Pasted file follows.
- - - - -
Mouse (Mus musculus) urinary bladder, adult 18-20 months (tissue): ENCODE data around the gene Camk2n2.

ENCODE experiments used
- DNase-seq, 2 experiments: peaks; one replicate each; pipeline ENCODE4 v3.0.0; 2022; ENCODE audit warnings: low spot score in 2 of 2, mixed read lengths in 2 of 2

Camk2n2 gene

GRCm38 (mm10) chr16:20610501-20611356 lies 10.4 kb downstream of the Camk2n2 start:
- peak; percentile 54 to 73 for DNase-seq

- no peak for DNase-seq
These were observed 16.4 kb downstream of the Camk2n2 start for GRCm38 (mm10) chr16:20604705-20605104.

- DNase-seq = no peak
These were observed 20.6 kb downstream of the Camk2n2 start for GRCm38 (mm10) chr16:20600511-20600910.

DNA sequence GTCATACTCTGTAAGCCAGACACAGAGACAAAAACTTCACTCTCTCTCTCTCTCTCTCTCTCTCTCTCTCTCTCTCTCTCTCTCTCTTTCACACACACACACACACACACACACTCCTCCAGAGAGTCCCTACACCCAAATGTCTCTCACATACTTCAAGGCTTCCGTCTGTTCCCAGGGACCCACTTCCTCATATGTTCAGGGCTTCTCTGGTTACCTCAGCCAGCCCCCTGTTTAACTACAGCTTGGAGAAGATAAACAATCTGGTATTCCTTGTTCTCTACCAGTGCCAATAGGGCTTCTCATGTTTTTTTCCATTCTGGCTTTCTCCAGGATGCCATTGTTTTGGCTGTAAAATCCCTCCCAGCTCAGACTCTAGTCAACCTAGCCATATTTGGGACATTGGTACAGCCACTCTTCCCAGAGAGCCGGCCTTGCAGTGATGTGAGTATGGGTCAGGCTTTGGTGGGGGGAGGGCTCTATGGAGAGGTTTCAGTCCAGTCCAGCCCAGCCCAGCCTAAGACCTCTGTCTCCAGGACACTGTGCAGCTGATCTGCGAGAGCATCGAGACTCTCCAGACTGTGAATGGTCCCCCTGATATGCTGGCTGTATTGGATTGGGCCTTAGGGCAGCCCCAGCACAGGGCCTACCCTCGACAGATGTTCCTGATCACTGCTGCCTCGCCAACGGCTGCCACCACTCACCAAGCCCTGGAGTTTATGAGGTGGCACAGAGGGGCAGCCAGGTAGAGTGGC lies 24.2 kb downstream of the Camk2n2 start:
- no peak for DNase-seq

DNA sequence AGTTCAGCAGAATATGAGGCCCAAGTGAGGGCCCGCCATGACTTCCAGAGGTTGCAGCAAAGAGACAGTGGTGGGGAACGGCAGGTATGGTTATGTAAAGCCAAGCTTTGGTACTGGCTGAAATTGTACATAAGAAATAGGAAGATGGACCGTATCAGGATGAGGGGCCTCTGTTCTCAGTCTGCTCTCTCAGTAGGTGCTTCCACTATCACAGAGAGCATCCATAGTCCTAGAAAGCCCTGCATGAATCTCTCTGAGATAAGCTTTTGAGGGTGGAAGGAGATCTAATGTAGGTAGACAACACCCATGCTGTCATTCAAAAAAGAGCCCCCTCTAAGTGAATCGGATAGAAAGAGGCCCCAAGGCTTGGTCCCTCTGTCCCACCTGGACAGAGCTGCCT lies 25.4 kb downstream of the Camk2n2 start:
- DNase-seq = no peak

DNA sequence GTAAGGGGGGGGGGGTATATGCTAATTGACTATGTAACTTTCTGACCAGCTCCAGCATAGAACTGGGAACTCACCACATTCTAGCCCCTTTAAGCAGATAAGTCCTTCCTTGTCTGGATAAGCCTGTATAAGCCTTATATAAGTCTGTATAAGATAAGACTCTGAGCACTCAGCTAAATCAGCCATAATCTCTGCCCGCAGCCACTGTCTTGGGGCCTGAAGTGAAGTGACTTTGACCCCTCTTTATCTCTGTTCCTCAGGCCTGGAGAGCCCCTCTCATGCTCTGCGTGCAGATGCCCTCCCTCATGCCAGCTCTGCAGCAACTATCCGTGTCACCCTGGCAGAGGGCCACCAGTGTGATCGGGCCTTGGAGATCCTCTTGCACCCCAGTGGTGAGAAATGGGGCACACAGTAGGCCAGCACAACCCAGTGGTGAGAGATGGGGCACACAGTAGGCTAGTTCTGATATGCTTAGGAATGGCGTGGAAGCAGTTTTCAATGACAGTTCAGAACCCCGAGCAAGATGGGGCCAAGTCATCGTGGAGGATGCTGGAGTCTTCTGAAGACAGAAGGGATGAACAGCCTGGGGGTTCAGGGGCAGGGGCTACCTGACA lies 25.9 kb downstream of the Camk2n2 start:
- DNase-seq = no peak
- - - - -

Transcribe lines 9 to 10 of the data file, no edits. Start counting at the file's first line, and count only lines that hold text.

- DNase-seq = no peak
These were observed 20.6 kb downstream of the Camk2n2 start for GRCm38 (mm10) chr16:20600511-20600910.